their fellow kurdish fighters there. >> all that separates turkey here is barbed wire. syrian kurds on the other side. if they wanted to, they would be allowed to cross but don't want to leave behind their cattle or vehicle. most have elected to stay there and now have been there for weeks on end since isil started to circle and push on kobane. in the distance over there is kobane. this entrance to the area is one of two that could potentially be used by the iraq peshmerga when and if they come to kobane. you can see how close we are, just hearing the gunfire and the artillery in the distance. the other border crossing right in the center of kobane is where isil forces have been shelling
with mortars, because they want to stop, they want to take control of that border crossing to prevent the passing of the peshmerga so they can control access to kobane there. that is why this border might be the one that i also used instead, because here, the turkish military are in control on this side and just on the other side, that's for the time being emains in control of syrian kurdish fighters. >> once again, bernard smith on the syria-turkey border. parts of the key city has been taken bam frock isil, considered one of the biggest gains in months. the army did it with help from a controversial military brigade. we report. >> mortars hit isil positions in a rare success story for an army described recently as dysfunctional. the fighters are from a sheer militia force.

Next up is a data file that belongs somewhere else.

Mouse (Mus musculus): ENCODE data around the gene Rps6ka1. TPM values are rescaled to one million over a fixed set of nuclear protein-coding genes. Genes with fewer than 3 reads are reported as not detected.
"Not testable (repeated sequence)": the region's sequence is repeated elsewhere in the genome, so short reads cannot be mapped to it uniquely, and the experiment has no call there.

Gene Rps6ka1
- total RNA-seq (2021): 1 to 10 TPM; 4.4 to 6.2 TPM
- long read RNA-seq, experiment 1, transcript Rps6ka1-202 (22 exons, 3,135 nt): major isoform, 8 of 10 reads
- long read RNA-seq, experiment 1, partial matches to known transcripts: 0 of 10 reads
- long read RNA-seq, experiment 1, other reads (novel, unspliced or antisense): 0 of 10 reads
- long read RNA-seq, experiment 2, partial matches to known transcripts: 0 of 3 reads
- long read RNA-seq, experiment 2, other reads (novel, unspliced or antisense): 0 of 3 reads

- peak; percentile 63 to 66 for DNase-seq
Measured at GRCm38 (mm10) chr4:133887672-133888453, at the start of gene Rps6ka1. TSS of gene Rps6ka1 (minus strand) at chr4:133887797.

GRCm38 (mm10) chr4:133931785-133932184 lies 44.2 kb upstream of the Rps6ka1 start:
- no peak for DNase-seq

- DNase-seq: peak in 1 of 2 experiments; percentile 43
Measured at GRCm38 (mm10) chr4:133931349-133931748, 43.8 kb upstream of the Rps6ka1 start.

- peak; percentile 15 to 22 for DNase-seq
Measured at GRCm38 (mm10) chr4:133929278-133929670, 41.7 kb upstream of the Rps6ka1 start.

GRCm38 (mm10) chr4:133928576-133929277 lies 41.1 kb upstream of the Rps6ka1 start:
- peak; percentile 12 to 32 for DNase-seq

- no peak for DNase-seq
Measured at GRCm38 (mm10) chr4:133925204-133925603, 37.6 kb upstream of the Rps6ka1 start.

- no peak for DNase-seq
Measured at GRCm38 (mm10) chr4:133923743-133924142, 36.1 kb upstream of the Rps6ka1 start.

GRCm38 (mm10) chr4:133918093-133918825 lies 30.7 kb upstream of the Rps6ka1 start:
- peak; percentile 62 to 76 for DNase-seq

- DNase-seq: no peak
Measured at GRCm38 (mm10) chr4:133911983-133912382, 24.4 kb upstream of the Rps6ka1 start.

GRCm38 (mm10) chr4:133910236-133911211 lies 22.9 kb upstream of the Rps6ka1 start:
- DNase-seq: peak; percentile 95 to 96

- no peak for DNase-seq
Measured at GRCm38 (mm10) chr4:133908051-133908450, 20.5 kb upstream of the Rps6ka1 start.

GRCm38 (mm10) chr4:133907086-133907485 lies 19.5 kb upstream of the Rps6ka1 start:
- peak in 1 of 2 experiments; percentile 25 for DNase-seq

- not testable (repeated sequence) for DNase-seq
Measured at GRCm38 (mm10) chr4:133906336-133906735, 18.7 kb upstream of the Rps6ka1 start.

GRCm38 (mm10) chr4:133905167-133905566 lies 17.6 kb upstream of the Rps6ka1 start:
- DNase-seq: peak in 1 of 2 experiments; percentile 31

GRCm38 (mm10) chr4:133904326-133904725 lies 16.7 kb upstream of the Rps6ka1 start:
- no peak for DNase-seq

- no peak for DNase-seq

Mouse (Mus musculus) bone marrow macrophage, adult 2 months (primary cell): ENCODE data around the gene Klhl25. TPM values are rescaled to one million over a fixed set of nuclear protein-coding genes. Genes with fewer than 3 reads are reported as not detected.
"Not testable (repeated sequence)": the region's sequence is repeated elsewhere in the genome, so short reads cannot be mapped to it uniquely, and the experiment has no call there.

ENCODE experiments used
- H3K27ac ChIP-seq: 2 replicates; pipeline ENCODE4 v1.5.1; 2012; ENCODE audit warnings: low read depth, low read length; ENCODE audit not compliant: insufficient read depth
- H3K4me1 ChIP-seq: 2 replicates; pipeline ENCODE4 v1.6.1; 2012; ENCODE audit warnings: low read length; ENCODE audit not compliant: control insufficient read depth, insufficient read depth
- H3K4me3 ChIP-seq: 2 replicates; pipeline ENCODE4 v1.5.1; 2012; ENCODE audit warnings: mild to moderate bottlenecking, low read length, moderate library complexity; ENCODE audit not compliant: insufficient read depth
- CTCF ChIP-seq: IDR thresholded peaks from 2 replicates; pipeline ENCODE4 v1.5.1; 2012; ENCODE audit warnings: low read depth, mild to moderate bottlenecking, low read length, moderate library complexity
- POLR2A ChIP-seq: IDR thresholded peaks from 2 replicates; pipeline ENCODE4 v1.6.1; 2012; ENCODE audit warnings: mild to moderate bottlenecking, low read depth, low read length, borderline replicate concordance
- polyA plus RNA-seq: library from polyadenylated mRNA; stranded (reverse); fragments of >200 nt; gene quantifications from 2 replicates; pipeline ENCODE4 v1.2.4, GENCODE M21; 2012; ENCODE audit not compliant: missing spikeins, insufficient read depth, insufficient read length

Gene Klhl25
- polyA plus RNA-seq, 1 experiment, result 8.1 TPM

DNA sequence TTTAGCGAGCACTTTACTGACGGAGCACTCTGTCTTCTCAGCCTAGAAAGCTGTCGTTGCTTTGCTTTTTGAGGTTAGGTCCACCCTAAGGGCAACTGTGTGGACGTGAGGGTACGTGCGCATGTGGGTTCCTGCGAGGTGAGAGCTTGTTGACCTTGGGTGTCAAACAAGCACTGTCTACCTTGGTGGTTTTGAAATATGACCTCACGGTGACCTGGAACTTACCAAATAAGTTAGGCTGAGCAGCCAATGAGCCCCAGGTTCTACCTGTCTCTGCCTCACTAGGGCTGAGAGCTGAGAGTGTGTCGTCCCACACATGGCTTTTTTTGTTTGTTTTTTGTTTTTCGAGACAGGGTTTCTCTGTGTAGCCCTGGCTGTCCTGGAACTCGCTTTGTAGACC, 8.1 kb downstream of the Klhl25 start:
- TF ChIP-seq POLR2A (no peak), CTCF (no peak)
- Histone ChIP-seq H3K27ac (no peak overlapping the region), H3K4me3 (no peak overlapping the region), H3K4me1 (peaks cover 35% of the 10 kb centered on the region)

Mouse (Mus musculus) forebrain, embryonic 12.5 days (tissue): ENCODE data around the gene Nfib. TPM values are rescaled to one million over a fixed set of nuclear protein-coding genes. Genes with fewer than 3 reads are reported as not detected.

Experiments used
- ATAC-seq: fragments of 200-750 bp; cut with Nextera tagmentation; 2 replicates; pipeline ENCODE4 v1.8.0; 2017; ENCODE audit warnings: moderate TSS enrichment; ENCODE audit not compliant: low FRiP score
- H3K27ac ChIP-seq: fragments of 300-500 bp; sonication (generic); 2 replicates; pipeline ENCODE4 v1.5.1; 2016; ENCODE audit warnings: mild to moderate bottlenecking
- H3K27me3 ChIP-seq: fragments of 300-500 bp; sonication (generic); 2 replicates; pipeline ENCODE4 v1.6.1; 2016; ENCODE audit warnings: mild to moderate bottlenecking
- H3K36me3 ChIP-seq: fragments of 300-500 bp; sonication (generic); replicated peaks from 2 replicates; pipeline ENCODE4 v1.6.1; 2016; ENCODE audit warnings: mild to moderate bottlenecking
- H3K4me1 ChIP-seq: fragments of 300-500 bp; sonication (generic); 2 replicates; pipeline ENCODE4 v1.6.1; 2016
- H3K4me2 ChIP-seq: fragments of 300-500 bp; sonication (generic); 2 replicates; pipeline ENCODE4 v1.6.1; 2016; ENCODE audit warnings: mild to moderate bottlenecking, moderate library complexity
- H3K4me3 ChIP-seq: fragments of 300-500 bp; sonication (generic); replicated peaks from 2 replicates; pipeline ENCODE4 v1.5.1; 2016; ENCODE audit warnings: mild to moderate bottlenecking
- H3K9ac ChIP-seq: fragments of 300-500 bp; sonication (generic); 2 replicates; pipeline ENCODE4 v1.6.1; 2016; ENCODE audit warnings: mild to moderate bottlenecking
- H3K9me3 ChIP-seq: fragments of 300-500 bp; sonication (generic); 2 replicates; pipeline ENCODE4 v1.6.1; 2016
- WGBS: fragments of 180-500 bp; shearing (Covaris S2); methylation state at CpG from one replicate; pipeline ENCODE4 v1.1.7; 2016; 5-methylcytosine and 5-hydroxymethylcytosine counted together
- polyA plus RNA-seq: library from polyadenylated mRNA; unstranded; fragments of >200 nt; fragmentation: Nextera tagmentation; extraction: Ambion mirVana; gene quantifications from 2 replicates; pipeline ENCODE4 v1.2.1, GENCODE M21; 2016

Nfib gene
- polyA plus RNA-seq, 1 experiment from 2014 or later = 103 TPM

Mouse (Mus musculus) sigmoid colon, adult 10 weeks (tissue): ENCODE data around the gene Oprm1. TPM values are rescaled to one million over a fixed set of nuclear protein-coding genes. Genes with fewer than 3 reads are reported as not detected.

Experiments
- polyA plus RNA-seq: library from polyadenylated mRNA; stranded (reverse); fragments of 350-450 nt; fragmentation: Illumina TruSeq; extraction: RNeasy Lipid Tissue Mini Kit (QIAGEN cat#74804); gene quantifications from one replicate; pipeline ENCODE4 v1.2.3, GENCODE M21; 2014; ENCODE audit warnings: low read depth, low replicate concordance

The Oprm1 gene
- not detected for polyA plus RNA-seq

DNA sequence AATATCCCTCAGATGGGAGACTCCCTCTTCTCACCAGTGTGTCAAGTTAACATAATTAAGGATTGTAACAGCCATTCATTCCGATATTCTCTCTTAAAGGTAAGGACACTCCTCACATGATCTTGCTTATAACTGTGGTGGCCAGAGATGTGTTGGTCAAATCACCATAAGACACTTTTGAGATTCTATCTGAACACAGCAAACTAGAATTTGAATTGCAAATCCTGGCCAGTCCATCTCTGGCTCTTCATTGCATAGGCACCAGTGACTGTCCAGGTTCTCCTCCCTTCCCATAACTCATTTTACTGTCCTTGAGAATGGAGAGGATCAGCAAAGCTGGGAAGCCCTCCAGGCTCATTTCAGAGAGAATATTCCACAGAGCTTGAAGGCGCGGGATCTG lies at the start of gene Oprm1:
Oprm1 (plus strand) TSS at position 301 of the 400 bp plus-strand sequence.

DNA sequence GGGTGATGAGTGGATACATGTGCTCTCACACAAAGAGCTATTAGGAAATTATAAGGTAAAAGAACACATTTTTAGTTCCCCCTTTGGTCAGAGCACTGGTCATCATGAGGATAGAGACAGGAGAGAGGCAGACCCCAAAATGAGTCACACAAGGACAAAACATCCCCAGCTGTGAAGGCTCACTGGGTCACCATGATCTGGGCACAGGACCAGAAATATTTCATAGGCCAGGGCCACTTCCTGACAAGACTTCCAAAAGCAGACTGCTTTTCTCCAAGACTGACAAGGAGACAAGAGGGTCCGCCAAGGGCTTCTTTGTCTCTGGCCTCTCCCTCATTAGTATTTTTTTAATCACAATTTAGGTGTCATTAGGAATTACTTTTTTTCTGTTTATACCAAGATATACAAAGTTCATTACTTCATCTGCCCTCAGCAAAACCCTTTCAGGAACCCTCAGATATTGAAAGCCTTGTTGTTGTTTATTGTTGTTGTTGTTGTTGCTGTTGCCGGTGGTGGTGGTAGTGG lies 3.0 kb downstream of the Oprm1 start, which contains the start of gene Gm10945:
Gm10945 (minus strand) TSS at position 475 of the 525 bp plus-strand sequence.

in less than 72 hours, they've taken the villages and main roads. fighting alongside regular iraq army units, the brigade is battle hardened, but also controversial. during the height of the sectarian violence in iraq in 2006, 2007, 2008, the group was accused of war crimes. now it says it takes orders from the iraq government. this latest offensive shows that it remains a highly disciplined and regulated fighting force. >> we have substantial gains. we have taken many orchards where isil were hiding, plus the main road and now are shelling the last farms where they are in order to drive them out. >> this is being pushed by both the iraq army and their political masters as a big success. visiting the area late on
saturday, the troops were congratulated. >> in main ways, this was the easiest operation the iraq army could mount against isil fighters. this is the furthest south they've been able to come and the is the weakest link in their territory, however this is the jumping off point of the south and the key sheer religious shrines. >> defending those some ryes is crucial. they are sacred to shia muslims and represent a red line not only for the ires, but also the iranians who have threatened to send in ground troops to defend them. isil is still in control of large parts of the country. >> after 13 years, british and u.s. combat operations are officially over in afghanistan. two key basis were handed over to afghan forces today. british forces and u.s. marines lowered their respective flags
at camp leather neck. we have more from southern afghanistan. >> the lowering of flags marks the end of a 13 year combat mission in afghanistan. british forces and u.s. marines handed over their last bases in the province to afghans. operation enduring freedom effectively began in october, 2001. there were once more than 30,000 foreign soldiers on these bases alone. nato's aid is over at the end of the year. >> there is a better chance of a more stable future in afghanistan, because we have a government there of national unity and army that is supported by the local population that represents all parts of afghanistan. >> afghan forces suffered heavy losses this year in battles with the taliban. over the years, thousands of coalition troops and civilians have been killed or injured. the head of the british forces